Marginal Tissue Recession
Occlusal Trauma

 An injury to the periodontal ligament and


alveolar bone as a result of excessive
forces.
 There are 2 types of occlusal trauma:

Primary
Secondary → due to bone loss
Plaque Control Record
O’Leary et al. 1972

use disclosing tablets


 Plaque Score (%)=

Number of surfaces with plaque X 100


Number of teeth X 4

Factors that hinder patient’s plaque control:


 Calculus.
 Poor restoration margins.
 Over-contoured restorations.
 Removable partial appliances.
Clinical indicators of occulsal
trauma:
 Mobility (progressive)
 Fremitus
 Premature occlusal contacts.
 Wear facets in presence of other clinical
indicators.
 Tooth migration.
 Fractured tooth
 Thermal sensitivity.

Radiographic indicators of occlusal trauma:


 Widended PDL.
 Bone loss.
 Root resorption.
Radiographic
Assessment
 For radiographic assessment the information
needed is
 Bone Loss

 Horizontal
 Vertical
 Endodontic involvement
 Root deposits
 Root anatomy
 Root length
Periodontal Prognosis
 
Prognosis is a prediction of
the probable course and outcome of a
disease. It is determined following
initial examination, and following
active therapy phase.
Importance:

For Clinician:
 To determine which treatment modalities
will be most effective.
 To develop restorative recommendation
and treatment plans.
For Patient:
 To determine whether treatment seems
worthwhile.
Factors to consider when
assigning a prognosis

 Overall Prognosis 
 Age – younger is worse → fast process
 Medical Status – disease, risk etc
 Rate of progression – chronic vs aggressive
 Patient cooperation
 Knowledge and ability of dentist.
 Etiologic factors – root grooves
 Oral habits – bruxism, damaging contacts
 Should treatment be undertaken?
 Is it likely to succeed?

 When prosthetics are needed are the


teeth in question to support the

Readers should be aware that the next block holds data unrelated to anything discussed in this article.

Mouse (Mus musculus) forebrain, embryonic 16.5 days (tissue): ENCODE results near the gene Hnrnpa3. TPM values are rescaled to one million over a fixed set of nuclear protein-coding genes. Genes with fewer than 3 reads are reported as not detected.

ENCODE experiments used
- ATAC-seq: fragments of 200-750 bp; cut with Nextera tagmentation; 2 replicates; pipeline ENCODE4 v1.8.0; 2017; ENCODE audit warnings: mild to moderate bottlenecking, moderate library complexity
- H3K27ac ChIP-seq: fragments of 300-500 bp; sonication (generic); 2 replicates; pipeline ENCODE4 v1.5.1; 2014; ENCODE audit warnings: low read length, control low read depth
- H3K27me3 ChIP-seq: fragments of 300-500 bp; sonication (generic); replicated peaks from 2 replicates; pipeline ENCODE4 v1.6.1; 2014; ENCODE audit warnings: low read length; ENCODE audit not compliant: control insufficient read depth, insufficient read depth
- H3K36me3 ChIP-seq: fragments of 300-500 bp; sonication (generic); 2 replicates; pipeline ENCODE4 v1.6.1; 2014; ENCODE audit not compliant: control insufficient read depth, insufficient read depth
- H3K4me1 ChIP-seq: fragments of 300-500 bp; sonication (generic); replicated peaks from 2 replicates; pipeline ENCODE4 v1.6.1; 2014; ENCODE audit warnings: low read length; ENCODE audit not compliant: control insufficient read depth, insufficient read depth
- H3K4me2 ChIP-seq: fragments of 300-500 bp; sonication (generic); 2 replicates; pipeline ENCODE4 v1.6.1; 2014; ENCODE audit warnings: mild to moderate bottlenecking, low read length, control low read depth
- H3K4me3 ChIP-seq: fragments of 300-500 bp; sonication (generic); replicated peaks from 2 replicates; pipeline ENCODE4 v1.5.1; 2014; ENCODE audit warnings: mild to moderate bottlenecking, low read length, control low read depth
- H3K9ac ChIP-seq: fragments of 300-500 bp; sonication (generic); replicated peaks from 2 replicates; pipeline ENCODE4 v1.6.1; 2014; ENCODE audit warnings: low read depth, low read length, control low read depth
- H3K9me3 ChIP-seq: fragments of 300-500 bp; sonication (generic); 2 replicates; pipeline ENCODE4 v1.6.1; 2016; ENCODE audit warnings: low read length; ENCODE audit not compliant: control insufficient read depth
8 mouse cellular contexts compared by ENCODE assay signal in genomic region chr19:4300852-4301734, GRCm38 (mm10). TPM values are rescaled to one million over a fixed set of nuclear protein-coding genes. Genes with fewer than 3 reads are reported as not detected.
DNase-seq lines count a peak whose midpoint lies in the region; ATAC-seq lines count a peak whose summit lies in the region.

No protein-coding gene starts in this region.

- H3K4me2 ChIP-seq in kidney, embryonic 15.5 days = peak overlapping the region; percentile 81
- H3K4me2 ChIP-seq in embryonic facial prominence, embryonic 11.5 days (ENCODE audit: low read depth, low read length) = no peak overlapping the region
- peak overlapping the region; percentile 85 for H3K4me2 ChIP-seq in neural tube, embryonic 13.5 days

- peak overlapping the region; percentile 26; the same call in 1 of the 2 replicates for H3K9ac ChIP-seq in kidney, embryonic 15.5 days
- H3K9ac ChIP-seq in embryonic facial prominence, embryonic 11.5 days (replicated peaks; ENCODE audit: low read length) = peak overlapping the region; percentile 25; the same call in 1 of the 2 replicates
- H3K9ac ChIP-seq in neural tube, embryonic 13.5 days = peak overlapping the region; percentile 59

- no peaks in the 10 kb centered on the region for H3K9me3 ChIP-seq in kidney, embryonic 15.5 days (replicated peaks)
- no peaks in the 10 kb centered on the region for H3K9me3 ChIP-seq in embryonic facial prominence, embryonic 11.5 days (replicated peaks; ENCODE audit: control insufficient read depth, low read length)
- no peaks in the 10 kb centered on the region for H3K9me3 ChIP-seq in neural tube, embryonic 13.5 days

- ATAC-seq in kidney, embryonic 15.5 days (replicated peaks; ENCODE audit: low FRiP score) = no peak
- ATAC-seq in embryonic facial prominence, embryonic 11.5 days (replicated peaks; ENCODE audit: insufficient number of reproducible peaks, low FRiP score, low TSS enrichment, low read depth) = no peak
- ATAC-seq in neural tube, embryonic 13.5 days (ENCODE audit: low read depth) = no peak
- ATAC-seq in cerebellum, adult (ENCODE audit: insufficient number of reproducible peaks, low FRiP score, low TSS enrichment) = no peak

additional burden? 
 
Individual Tooth
prognosis: 
 Root form
- Short rooted teeth have worse
crown/root → worse prognosis,
- Fused roots worse than bifurcated
 Caries

- Local risk factor for periodontal disease


 Tooth position
 - Out of alignment has less buccal plate → ↑
recession
 - mesial tilt → harder to clean and treat

 Strategic value

 - Consideration for abutments

 Therapist knowledge and skill.


Periodontal Treatment
Planning
INITIAL THERAPY TREATMENT PLAN
(Phase I therapy)

: Plaque Control Instruction.


Supragingival Removal of Calculus

Recontouring Defective Restorations and Crowns.


Obturation of Carious Lesions & removal of plaque retentive areas
RE-EVALUATION PHASE
Objectives:
 1. To assess tissue response to therapy
a. Gingival Condition.
b. Pocket Depths.
 2. To assess patient’s compliance with OHI
a. Plaque and Bleeding Index
b. Review OHI
 3. To Assess need/advisability for further periodontal
therapies.
 
SURGICAL PHASE
Indications for surgical Phase:.
•Pocket depth.
•Osseous and furcation defects.
•Gingival enlargement.
•Inadequate biologic width.
• Mucco-gingival defects.
• pre-prosthetic plastic Surgery
- Gingival Grafts
- Ridge Augmentation
- Crown Lengthening
MAINTENANCE PHASE

 Objectives

 To prevent the progression and


recurrence of periodontal disease.
 To prevent the loss of dental implants
after clinical stability has been
achieved.
 
 To reduce tooth loss by monitoring the
dentition and any prosthetic
replacement of the natural teeth.
 To diagnose and manage, other diseases
or conditions found within the oral
cavity.
 
 Compliance and its Role in Periodontal
Therapy
 Compliance) has been defined as “ the
extent to which a person’s behavior
coincides with medical or health
advice”.
 
 Compliance in Periodontics: Why
patients fail to comply?
 - Financial reasons

 - Lack of information

 - Time conflicts with job

 - Length of periodontal treatment

 - Chronic nature of the disease


Chapter 1,2 assessment
 What is the information I get from
reviewing the medical/dental history?
 What do I look for in gingival examination?

 What is clinical attachment loss

 What is the index used for assessing


gingival bleeding and the significance of
gingival bleeding?
 What is Glickmans classification for
furcation assessment?
 What does Mucogingival Assessment include?
 What is Miller’s classification for gingival
recession?
 What is Fremitus? How is mobility assessed?
(Scale for Mobility Assessment)
 Which type of radiograph is used for
periodontal treatment and why?
 How can you assess tooth vitality?

 What are the Clinical indicators of occulsal


trauma?
 What are the radiographic indicators of occlusal
trauma
 what is the information needed in radiographic
assessment?
 What kind of information can I get from probing?

 What is the biologic width and its significance?

 What are the gingival biotypes ?